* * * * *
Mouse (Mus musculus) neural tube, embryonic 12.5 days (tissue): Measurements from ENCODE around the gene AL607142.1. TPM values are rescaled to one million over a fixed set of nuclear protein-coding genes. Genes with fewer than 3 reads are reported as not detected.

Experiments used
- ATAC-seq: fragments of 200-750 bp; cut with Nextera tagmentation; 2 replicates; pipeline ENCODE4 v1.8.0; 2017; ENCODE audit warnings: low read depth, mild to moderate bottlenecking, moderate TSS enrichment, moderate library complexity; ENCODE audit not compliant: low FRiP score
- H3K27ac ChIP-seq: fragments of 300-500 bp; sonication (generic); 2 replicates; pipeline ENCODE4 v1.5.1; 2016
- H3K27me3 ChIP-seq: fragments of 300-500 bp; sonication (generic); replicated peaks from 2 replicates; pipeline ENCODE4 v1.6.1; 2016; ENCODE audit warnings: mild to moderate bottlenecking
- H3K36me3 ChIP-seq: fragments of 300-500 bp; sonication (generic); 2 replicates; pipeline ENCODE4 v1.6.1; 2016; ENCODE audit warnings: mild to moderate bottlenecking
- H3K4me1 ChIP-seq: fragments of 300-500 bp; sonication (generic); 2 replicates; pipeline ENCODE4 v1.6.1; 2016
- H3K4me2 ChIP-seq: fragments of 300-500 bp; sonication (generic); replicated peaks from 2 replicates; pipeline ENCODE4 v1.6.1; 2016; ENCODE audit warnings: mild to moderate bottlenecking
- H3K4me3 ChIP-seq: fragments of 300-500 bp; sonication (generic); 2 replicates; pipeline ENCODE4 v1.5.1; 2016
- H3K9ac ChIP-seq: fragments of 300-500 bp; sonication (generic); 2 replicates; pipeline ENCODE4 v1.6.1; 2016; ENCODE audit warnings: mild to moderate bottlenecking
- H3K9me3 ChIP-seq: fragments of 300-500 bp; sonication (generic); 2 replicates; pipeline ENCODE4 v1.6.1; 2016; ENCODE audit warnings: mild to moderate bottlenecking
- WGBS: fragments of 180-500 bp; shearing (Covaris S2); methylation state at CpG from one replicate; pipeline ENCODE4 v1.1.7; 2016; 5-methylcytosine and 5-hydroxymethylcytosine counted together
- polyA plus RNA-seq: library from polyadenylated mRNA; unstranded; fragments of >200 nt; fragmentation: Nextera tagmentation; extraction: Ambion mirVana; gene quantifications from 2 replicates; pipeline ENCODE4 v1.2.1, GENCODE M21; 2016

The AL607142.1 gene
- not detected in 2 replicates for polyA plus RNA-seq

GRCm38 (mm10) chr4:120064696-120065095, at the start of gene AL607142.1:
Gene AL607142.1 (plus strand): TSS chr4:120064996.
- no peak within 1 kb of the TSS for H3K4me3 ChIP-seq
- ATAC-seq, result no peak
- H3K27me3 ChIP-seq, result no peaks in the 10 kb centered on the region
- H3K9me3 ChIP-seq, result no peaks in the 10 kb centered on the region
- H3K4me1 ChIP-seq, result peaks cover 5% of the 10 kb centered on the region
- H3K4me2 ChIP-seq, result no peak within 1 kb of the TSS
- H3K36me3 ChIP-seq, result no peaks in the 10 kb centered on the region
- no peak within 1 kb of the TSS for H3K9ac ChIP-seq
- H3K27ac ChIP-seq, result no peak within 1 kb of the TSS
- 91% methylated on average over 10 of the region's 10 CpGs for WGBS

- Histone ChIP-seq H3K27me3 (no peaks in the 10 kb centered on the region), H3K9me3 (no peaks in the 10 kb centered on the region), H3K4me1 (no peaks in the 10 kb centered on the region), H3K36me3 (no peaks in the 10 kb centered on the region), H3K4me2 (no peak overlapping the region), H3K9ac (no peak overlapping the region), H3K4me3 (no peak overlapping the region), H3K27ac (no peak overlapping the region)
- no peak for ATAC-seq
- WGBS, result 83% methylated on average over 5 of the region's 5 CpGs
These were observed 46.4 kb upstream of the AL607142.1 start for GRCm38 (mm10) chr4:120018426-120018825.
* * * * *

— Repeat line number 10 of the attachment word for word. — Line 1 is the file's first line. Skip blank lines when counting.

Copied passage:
- H3K9ac ChIP-seq: fragments of 300-500 bp; sonication (generic); 2 replicates; pipeline ENCODE4 v1.6.1; 2016; ENCODE audit warnings: mild to moderate bottlenecking